1. LRT and Chekhov.
Chekhov clearly prefaced his early comedies to be played in Burlesque. He called for a theatrical style of performance where costume, scenery and character were all very much larger than life behind the footlights. He knew that these comedies would go down a storm in the barn theatres of the Russian steppe where the aristocracy is shown to be as foolish and vulnerable as the rest of us. Played in this way, these inflated characters, like those in Gogol’s “The Government Inspector” can cut through the laughter in sudden scenes of simple truth in heartfelt desire or regret that touches us all. In the early comedies, the actor suddenly breaks the narrative and addresses the audience, in effect making them co-conspirators. Later in his life, Chekhov took serious issue with Stanivlasky because the director asked his actors not to address the audience but instead take the same text and internalise it, so that the actor is speaking to himself. Our aim is rejuvenate that early style of playing – one idea is that in ‘The Bear’ – the protagonist Smirnov should little by little unintentionally destroy the hangings, pictures and furniture of Mrs Popov’s sitting room. He comes into a world of ordered and repressed grief and demolishes it on his way to find true love. Or, as a man on the edge of bankruptcy is he just wooing her for her money?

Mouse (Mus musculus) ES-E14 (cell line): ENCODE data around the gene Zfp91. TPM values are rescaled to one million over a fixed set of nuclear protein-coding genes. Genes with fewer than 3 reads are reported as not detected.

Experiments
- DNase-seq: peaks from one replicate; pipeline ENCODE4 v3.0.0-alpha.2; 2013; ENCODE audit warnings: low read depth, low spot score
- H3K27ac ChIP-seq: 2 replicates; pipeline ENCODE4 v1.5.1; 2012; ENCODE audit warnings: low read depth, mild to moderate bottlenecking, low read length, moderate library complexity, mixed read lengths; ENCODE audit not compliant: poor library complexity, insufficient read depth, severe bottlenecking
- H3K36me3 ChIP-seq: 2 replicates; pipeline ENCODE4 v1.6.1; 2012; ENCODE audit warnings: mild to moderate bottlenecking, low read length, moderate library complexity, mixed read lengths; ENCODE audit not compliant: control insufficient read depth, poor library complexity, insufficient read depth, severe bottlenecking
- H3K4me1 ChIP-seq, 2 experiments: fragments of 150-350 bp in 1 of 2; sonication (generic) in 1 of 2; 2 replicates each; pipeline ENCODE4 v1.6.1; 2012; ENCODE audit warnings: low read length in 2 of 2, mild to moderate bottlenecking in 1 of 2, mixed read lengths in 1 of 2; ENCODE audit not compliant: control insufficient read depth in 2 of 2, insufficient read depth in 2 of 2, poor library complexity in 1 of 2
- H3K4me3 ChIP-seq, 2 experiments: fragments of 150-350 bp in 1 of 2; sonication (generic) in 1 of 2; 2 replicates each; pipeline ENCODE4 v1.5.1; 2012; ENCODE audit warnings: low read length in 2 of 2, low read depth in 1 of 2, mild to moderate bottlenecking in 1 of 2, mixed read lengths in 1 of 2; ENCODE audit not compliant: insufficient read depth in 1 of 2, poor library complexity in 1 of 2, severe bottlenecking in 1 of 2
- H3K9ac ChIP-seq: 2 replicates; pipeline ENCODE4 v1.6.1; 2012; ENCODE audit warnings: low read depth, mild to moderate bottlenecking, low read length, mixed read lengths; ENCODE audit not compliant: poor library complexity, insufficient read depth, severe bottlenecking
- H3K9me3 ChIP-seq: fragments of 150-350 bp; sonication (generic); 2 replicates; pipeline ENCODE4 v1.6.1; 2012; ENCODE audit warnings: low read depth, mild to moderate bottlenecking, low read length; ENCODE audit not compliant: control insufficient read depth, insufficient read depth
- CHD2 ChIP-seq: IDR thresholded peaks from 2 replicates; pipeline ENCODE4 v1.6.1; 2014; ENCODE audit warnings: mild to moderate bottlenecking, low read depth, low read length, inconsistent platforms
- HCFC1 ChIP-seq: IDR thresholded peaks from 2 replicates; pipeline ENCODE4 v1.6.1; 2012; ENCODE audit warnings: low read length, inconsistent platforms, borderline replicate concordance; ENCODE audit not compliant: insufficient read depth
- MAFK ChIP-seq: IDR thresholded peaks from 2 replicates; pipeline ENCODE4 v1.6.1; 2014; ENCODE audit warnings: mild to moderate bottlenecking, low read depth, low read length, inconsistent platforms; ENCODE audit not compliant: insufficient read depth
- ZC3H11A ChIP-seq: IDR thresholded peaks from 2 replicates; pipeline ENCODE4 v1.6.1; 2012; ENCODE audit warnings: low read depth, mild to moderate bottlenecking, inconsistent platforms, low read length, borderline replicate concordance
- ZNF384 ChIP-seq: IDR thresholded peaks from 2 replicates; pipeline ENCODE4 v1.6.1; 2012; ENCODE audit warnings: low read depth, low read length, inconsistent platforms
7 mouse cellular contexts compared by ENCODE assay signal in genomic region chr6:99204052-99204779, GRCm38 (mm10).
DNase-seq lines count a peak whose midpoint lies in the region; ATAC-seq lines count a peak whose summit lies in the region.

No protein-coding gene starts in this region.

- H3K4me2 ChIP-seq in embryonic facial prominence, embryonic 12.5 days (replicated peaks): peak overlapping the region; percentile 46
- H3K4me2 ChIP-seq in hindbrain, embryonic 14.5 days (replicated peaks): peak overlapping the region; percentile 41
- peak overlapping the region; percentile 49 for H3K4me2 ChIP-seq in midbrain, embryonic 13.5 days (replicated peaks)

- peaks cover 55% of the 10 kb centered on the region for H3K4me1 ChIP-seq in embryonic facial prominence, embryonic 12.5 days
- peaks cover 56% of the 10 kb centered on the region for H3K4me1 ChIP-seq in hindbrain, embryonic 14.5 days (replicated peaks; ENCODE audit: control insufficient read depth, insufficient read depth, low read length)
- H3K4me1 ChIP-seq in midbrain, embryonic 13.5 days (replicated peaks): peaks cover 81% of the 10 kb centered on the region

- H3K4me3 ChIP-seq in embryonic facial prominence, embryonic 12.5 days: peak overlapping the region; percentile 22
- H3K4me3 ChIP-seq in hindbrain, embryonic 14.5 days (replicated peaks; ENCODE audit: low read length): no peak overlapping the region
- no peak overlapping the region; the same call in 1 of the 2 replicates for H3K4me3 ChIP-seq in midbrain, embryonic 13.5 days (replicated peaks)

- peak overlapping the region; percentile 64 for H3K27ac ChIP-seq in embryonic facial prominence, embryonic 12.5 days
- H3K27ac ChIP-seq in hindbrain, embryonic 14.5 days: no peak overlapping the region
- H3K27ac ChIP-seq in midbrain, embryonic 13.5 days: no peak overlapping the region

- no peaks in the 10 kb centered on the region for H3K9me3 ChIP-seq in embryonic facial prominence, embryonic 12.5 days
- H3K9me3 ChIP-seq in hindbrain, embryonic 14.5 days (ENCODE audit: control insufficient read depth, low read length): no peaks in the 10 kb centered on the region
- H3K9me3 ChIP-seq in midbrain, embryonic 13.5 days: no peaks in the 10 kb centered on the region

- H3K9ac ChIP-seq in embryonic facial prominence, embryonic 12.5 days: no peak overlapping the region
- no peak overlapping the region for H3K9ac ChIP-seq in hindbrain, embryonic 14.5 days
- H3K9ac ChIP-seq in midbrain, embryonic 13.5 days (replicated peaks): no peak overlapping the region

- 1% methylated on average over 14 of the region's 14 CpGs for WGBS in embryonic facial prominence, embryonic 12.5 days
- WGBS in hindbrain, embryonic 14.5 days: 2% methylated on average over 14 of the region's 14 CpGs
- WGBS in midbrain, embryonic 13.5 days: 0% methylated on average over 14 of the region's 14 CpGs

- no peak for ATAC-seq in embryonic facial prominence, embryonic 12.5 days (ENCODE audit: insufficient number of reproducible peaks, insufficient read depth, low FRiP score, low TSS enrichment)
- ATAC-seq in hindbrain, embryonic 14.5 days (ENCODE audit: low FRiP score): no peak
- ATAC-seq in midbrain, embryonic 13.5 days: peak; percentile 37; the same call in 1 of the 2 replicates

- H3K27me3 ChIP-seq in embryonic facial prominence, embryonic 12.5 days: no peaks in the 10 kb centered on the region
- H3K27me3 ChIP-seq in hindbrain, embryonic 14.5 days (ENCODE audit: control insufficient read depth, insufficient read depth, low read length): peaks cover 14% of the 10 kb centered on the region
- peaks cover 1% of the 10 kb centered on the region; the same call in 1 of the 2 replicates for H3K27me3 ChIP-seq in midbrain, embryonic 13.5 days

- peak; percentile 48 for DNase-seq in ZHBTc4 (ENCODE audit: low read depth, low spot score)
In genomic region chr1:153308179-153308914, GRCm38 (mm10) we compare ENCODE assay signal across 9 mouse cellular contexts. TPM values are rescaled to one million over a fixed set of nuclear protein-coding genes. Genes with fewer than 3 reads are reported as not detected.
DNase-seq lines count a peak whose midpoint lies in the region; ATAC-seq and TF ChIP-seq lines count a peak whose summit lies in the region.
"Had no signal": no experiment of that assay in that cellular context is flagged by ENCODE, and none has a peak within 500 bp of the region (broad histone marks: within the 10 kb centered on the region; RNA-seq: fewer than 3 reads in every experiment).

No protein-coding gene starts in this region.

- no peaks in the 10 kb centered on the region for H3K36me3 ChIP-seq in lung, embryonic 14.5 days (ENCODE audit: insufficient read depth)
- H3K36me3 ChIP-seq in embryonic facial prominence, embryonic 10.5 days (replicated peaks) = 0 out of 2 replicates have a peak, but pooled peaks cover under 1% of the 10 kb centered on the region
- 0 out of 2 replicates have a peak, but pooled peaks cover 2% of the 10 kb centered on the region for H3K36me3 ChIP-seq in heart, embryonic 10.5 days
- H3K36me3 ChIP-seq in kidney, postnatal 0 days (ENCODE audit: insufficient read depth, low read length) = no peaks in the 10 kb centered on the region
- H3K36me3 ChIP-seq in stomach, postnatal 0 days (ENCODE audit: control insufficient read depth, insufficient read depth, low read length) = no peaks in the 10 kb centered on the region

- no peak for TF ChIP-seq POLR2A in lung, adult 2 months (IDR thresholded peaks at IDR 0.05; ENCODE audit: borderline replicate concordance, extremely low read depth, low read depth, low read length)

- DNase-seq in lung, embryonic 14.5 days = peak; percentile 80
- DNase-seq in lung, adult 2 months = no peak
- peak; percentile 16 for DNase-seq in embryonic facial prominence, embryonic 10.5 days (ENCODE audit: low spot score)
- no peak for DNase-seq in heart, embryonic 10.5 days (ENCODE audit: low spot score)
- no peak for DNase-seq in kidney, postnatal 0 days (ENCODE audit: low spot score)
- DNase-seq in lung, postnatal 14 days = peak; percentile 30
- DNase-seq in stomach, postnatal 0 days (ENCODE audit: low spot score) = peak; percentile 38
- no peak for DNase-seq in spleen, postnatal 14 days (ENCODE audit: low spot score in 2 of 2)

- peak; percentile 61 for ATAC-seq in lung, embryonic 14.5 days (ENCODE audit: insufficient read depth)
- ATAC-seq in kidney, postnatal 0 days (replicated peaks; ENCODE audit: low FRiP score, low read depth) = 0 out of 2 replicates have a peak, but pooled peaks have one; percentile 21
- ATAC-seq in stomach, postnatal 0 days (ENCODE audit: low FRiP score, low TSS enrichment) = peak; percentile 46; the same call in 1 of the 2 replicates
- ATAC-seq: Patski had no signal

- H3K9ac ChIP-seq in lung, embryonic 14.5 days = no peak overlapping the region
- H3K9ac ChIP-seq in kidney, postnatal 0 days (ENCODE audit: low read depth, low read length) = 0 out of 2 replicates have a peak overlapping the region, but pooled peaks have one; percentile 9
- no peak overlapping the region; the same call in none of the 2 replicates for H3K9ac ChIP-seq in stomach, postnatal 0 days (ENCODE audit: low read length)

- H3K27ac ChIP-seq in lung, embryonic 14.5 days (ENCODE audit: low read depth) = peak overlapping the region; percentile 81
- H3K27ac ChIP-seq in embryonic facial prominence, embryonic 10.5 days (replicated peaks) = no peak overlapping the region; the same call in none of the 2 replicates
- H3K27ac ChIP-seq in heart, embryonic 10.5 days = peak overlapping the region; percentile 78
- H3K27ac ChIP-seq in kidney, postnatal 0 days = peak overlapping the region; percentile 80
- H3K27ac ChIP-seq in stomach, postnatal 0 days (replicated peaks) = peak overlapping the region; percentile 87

2. Harold Pinter – In 2007 Pinter wrote an article that appeared on the front page of the “Sunday Times’. It was a plea for actors and directors to release themselves from the holiness of Pinter’s textual directions which he said slowed the pace and lost the contemporary rhythm of the dialect. LRT looks at the suppressed rage in a lot of Pinter characters – rage born out of loneliness and confusion and most of all, fear. It is an essentially english rage, polite but inarticulate: a well-mannered despair. But to play Pinter is to play comedy – there is a laughing black humour that sometimes gets lost. This comedy injects vibrancy and passion into the text, even in the most mundane and repetitious lines, and enables the pauses within the flow of the dialogue to become more pronounced, more theatrical.